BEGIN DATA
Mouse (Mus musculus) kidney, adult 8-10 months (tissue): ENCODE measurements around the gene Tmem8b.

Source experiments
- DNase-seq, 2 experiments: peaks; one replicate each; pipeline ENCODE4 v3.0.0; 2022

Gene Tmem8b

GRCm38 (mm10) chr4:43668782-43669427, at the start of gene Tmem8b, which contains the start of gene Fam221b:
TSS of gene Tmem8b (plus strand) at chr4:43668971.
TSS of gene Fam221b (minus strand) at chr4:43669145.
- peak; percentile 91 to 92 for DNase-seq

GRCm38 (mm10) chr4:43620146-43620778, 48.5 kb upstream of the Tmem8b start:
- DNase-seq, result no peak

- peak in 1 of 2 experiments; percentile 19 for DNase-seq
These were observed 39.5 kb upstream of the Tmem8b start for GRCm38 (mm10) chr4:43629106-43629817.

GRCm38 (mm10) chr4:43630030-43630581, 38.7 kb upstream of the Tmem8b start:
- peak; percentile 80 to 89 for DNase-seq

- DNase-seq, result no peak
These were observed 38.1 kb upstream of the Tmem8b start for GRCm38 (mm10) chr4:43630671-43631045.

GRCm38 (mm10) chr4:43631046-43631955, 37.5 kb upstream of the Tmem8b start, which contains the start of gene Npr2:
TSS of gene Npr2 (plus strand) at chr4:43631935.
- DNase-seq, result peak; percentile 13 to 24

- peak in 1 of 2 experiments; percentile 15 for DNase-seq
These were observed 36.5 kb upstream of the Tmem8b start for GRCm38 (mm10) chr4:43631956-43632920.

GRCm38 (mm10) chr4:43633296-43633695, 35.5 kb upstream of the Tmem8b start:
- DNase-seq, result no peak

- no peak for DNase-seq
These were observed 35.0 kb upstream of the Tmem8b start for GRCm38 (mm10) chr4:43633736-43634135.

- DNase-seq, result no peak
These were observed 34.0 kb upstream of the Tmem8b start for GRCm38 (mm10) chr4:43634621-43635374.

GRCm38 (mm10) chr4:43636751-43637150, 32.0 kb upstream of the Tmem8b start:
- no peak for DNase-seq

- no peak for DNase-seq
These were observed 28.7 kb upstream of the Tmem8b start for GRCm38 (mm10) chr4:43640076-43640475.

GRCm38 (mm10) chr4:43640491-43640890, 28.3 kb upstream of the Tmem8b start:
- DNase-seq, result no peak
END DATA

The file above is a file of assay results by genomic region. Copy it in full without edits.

Mouse (Mus musculus) kidney, adult 8-10 months (tissue): ENCODE measurements around the gene Tmem8b.

Source experiments
- DNase-seq, 2 experiments: peaks; one replicate each; pipeline ENCODE4 v3.0.0; 2022

Gene Tmem8b

GRCm38 (mm10) chr4:43668782-43669427, at the start of gene Tmem8b, which contains the start of gene Fam221b:
TSS of gene Tmem8b (plus strand) at chr4:43668971.
TSS of gene Fam221b (minus strand) at chr4:43669145.
- peak; percentile 91 to 92 for DNase-seq

GRCm38 (mm10) chr4:43620146-43620778, 48.5 kb upstream of the Tmem8b start:
- DNase-seq, result no peak

- peak in 1 of 2 experiments; percentile 19 for DNase-seq
These were observed 39.5 kb upstream of the Tmem8b start for GRCm38 (mm10) chr4:43629106-43629817.

GRCm38 (mm10) chr4:43630030-43630581, 38.7 kb upstream of the Tmem8b start:
- peak; percentile 80 to 89 for DNase-seq

- DNase-seq, result no peak
These were observed 38.1 kb upstream of the Tmem8b start for GRCm38 (mm10) chr4:43630671-43631045.

GRCm38 (mm10) chr4:43631046-43631955, 37.5 kb upstream of the Tmem8b start, which contains the start of gene Npr2:
TSS of gene Npr2 (plus strand) at chr4:43631935.
- DNase-seq, result peak; percentile 13 to 24

- peak in 1 of 2 experiments; percentile 15 for DNase-seq
These were observed 36.5 kb upstream of the Tmem8b start for GRCm38 (mm10) chr4:43631956-43632920.

GRCm38 (mm10) chr4:43633296-43633695, 35.5 kb upstream of the Tmem8b start:
- DNase-seq, result no peak

- no peak for DNase-seq
These were observed 35.0 kb upstream of the Tmem8b start for GRCm38 (mm10) chr4:43633736-43634135.

- DNase-seq, result no peak
These were observed 34.0 kb upstream of the Tmem8b start for GRCm38 (mm10) chr4:43634621-43635374.

GRCm38 (mm10) chr4:43636751-43637150, 32.0 kb upstream of the Tmem8b start:
- no peak for DNase-seq

- no peak for DNase-seq
These were observed 28.7 kb upstream of the Tmem8b start for GRCm38 (mm10) chr4:43640076-43640475.

GRCm38 (mm10) chr4:43640491-43640890, 28.3 kb upstream of the Tmem8b start:
- DNase-seq, result no peak